Wednesday, February 13, 2013

Review: Innocent Darkness by Suzanne Lazear

Title: Innocent Darkness
Author: Suzanne Lazear
Series: The Aether Chronicles #1
Pages: 408
Publisher: Flux Books
Date Published: August 8, 2012
Format: eBook
Genre: Fantasy/Steampunk (YA)
Source: NetGalley

Wish. Love. Desire. Live. 
Sixteen-year-old Noli Braddock doesn't seem to be made for her time. She's rash, brash, clever, and doesn't always think before she does crash her family's hovercar into the fence. When her rowdy ways land her in an abusive reform school far from home, she struggles to find her place. On mid-summer's eve she wishes to be anyplace but that dreadful school. A mysterious man from the Realm of Faerie rescues her and brings her to the Otherworld, only to reveal that she must be sacrificed, otherwise, the entire Otherworld civilization will perish.

My Review:
When looking at the cover of Innocent Darkness, the only thing that comes to mind is Steampunk. However, both the series name and the cover are both slightly misleading. Aether is, at it's heart, an entirely steampunk word. You  will scarcely find it outside the realm of steampunk or Science Fiction works. The cover contains all that Steam enthusiasts have come to enjoy in their novels. You glance at it and expect nothing less than gritty, technical, gadgety steampunk. Yet in my opinion, only the very beginning of the book is truly Steampunk and it loses steam (ha...sorry...bad pun...) along the way until it's been transformed into something not quite steampunk, not quite fairy tale.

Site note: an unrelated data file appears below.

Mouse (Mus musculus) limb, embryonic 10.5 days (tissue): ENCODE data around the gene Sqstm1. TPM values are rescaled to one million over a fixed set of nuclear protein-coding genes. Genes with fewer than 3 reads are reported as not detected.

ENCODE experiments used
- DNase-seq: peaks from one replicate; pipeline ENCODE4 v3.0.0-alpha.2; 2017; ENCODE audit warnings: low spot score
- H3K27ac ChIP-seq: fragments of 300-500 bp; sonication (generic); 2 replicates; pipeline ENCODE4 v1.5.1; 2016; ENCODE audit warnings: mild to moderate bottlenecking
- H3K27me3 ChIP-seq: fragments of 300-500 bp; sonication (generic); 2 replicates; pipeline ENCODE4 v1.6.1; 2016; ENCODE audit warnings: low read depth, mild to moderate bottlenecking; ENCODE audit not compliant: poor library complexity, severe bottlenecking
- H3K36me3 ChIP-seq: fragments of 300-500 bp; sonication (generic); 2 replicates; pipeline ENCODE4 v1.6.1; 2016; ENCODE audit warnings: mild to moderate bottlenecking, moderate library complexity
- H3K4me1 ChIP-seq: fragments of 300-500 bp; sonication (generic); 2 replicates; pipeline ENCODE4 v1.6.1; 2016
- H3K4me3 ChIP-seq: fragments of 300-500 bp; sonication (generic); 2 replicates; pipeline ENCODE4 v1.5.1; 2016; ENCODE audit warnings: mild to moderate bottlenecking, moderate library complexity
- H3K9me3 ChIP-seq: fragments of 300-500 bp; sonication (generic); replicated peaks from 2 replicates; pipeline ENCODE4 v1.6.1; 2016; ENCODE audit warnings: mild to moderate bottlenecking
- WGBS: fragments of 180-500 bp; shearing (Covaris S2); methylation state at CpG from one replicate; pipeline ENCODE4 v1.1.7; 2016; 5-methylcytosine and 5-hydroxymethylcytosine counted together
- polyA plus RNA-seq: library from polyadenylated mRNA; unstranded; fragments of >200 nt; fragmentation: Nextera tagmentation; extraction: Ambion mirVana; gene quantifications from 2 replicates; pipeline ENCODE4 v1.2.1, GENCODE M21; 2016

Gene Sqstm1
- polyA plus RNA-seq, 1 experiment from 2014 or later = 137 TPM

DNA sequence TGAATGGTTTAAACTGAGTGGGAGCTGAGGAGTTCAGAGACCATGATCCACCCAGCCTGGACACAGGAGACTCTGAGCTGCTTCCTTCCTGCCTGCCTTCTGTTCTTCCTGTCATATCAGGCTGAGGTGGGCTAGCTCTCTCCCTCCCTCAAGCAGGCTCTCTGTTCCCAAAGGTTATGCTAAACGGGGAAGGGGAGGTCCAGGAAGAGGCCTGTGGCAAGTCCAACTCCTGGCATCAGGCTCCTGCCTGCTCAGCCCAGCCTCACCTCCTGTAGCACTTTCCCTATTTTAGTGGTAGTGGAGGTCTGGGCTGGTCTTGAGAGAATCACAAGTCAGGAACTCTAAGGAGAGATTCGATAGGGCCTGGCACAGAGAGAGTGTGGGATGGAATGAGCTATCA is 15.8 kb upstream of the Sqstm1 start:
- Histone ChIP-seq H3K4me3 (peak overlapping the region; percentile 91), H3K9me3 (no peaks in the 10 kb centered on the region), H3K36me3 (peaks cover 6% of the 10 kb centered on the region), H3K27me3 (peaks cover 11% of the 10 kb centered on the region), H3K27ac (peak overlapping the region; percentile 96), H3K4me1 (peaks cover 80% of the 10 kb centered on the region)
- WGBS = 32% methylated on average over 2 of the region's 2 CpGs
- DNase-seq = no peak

The premise and setting of the book was definitely new and original. As was discussed in the "Intro to Steampunk" post at the beginning of the month, while most Steampunk books are either set in Victorian England or the American "Wild West", this book manages to capture both elements and neither. Though it is set in the American defies the norm by placing the time period to be right around the turn of the 19th century to the 20th in a more civilized setting of Los Angeles and San Francisco. This places it at a time and place when the "American Victorian" era existed. We get to see a side of America that is not often realized, in that we had a sort of gentry class. Though the book makes more of this "class" than what history portrays, there was a time when the upper class women didn't work, and that we American women were every bit as suppressed as the wilting damsels of Victorian England. I loved the originality of this take on Steampunk and I felt like Suzanne did a wonderful job seamlessly mixing the two styles and creating a world of her own.

Then, as if blending Victorian and Western Steampunk wasn't enough, we get a mixture of fairy tales into the story. A frequent occurrence in the classic Celtic and Norse mythos, Noli is spirited off to fairyland so that the fey may drink of her energy and survive. Actually, there was a blend of quite a few different fairy tales and myths. I think I may have glimpsed some of T.S. Elliot's The Waste Land (or perhaps that is because I just came off of an entire year studying that particular work...) Regardless, it was an...interesting...choice to blend the fae with Steampunk. I'm not sure how effective it was for me, because I feel like I have read entirely too many fairy books as of late, so it led me to like this book less. In fact, it was almost as if the Steampunk element was completely dropped once Noli was spirited away to the Otherworld. That kind of bugged me, as did the fact that there didn't seem to be much inventing going on. One of my favorite parts about Steampunk is the pure creativity that the authors can exhibit by inventing a new weapon, vehicle, even something as simple as a beautiful clockwork music box...but there didn't seem to be much to rave about for this book. Perhaps there will be more in later books in the series? Despite my feelings towards the book,  for those readers who love fairies or who typically read the paranormal and are looking to transition into Steampunk, this could  be the book you are looking for to get you over the steampunk threshold.